Progressive Web Apps: What are they

Are there any Progressive Web Apps fans here?

What do you think about the approach? Is it really the future of web?

I’m a big fan of PWA’s and their potential. I see the future of the web becoming more and more like an “application delivery platform”. One of the main driving forces behind the push will be Chromebooks (and thus Google). The reason for this is because Chromebooks have the following:

  • Cheap
  • Relies on the internet (as does most thing)
  • Chrome Apps have been deprecated, in favor of PWAs
  • Chromebooks can run Android apps
  • Can’t run Electron apps without Linux support
  • Tons of people use them for school, and thus will be more inclined to use them for work or home use in the future then not.

A perfect scenario is PWAs work for ChromeOS the same way they work for Windows, Linux, MacOs and even Android and IOS. At that point your talking about an application that works on every platform from 1 build, using the same APIs, using the exact same code. That sounds like the future to me.

Obviously native will always be faster, and PWAs wont work for all use-cases, but it will work for a lot of use cases. It will become more popular not because its the best, but because its the most accessible.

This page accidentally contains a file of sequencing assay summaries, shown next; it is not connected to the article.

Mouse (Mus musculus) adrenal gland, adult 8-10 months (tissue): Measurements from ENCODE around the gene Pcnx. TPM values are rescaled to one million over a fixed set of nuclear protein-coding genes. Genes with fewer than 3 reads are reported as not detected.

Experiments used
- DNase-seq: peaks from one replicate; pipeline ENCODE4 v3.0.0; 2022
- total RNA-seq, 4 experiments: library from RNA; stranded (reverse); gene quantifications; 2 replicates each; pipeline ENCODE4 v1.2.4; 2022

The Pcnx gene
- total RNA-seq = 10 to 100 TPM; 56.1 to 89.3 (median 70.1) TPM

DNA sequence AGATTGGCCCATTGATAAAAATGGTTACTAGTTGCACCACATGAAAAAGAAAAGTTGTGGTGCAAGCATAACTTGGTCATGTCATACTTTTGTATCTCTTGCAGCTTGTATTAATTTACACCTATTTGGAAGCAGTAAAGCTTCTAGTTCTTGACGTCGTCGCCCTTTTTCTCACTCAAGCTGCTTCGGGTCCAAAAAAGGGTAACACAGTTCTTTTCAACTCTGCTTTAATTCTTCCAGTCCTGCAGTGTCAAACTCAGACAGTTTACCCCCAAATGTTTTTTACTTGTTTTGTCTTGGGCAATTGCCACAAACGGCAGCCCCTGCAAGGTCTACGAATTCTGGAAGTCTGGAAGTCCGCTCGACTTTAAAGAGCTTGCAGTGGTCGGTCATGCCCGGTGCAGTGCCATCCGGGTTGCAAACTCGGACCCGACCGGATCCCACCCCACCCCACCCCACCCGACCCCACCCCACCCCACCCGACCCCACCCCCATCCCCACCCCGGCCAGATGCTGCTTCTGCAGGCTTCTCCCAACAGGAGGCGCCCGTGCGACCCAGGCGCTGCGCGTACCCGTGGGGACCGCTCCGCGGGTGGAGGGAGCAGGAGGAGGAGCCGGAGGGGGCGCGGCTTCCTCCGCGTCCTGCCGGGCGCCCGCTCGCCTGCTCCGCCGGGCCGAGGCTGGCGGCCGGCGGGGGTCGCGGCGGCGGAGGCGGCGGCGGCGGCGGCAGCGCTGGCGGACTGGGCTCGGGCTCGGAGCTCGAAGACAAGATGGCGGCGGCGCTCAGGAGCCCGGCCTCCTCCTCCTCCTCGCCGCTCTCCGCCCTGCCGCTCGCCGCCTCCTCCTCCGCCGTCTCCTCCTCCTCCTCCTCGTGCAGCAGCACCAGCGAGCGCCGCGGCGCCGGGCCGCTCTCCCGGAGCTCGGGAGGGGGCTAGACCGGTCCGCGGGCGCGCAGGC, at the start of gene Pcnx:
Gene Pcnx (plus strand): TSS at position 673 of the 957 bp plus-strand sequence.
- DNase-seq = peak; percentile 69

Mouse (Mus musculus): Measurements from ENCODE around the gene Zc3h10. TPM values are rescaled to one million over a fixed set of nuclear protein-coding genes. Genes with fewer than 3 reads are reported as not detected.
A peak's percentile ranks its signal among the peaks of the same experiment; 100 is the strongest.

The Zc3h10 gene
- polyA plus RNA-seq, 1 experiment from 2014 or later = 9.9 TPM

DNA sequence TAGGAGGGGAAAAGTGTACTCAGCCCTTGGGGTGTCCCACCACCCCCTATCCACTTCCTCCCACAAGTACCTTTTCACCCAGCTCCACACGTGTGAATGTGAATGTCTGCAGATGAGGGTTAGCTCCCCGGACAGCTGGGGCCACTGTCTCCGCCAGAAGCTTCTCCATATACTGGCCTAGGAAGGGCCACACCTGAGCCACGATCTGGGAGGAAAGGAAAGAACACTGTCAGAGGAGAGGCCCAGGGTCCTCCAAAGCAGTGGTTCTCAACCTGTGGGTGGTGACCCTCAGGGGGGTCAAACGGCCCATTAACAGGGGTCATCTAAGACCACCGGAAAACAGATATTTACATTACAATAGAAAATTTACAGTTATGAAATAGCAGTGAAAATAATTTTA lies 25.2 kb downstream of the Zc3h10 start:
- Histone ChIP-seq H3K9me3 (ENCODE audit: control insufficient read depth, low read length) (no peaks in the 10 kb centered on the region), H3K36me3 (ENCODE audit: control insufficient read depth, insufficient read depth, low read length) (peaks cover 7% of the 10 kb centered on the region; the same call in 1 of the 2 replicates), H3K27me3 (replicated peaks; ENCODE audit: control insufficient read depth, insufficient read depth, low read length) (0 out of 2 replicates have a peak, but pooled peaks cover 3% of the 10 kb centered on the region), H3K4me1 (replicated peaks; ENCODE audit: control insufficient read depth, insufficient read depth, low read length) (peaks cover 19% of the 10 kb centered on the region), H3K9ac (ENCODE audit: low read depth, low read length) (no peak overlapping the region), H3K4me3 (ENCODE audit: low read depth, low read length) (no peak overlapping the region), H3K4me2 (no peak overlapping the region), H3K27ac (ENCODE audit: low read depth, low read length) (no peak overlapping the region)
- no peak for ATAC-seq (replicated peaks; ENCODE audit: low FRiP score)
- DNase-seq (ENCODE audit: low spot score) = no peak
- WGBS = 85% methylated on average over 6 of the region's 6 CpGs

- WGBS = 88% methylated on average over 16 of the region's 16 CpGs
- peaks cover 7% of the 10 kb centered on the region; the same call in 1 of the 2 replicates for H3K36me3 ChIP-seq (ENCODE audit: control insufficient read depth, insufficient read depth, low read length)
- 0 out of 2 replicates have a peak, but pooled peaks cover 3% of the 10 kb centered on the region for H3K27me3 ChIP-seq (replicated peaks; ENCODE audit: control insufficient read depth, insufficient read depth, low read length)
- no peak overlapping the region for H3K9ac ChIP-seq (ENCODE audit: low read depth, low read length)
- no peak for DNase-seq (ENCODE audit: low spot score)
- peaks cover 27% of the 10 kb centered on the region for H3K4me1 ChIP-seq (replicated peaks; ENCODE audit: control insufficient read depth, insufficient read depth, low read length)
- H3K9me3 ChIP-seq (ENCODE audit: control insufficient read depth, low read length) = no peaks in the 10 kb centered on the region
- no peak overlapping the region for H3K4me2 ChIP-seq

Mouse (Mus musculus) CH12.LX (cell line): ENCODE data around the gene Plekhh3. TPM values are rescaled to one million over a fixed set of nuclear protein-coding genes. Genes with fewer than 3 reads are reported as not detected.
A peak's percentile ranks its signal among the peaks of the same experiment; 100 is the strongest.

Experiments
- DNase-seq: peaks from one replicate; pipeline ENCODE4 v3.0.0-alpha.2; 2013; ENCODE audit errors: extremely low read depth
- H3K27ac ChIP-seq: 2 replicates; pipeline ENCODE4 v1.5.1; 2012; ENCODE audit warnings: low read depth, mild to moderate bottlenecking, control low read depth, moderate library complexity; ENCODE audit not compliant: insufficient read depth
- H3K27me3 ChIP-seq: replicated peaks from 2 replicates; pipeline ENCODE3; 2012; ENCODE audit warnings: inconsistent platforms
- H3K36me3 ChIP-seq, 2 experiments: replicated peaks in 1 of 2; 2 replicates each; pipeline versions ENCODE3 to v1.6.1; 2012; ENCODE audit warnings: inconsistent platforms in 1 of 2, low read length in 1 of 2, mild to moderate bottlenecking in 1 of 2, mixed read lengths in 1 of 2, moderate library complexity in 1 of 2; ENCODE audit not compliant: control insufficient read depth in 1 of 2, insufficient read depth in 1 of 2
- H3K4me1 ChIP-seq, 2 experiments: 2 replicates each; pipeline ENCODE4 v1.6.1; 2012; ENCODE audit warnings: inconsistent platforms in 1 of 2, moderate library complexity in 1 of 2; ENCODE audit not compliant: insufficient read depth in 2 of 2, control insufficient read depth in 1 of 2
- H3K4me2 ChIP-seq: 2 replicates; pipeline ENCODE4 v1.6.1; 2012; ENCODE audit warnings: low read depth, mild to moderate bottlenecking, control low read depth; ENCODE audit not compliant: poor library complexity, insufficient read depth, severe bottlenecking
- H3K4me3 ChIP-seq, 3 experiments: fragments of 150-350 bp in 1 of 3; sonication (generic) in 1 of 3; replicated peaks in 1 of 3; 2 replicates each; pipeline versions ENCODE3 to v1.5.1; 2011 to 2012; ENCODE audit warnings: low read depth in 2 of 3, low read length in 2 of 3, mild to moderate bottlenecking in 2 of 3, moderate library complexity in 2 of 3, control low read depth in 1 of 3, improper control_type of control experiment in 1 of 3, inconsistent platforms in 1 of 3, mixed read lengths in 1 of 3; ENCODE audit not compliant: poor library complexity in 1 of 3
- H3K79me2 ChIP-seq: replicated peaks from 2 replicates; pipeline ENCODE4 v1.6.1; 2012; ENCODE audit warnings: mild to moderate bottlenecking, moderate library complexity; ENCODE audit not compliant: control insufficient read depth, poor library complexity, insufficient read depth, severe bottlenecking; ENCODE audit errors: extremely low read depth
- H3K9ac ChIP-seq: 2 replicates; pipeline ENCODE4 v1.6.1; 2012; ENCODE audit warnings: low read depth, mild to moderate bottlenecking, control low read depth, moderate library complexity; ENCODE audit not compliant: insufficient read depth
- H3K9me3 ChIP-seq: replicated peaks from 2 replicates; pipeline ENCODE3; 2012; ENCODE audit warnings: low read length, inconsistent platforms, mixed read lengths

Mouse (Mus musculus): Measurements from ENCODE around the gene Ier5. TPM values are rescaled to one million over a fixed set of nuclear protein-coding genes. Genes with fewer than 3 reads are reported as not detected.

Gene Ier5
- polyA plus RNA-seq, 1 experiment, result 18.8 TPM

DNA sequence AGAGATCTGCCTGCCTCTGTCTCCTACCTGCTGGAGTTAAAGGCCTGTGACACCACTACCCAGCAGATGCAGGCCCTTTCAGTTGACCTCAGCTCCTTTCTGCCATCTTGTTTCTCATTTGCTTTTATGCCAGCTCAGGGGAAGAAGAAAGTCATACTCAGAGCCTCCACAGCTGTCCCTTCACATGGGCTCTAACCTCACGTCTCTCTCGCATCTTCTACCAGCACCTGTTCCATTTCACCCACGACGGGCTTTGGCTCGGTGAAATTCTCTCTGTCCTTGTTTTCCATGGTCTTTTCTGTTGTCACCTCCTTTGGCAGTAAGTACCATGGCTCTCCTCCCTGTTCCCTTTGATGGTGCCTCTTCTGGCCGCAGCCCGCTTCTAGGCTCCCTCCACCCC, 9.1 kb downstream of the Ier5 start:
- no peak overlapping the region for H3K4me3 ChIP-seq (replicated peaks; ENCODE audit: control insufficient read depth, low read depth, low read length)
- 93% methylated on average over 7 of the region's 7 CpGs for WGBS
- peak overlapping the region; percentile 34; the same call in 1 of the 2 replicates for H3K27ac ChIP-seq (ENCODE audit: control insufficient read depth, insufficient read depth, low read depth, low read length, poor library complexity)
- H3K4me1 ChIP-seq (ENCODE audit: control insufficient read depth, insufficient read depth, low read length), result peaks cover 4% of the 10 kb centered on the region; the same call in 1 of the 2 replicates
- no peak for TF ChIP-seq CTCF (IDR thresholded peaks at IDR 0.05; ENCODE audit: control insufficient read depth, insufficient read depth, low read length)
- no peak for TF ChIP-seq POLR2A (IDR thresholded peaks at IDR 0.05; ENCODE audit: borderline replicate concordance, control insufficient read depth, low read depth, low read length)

PS. Did you know Twitter provides their app as a PWA? Its basically the same as the native app, but uses only PWA and is smaller then the full app. Its a great example of how even a super popular app could be a PWA and still work just as well.

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I’m confused: what exactly is a Progressive Web App? Is it basically just an app that runs in the browser, rather than having to download the app (on your phone, for example)?

Actually, the main criterion of a PWA is that you do download and “install” the app, but that it’s installable via the browser via any web source, not limited to an app store or an OS installer (though nothing precludes using those as well). So about the only thing you’re outright required to do is add a Web App Manifest.

The rest of it boils down to two criteria:

  • It needs to be a web app, not native. Being 100% cross-platform isn’t outright required, because some apps might have specialized functions, but it must otherwise be portable.
  • It needs to “feel like a real app”, not just a web page.

Basically it’s a marketing term from Google that’s been picked up by other browser makers to describe installable “standalone” web apps. To be installable on Chrome and Chromebooks however, there’s several other criteria that need to be met, which you can see here: (look for “Progressive Web App” on the left). Not all of these are testable “hard” criteria, but some are (it’ll refuse to install or run anything not served over https for example)

Google’s is probably the best place to learn more about writing PWA’s.


Awesome, thanks for the info!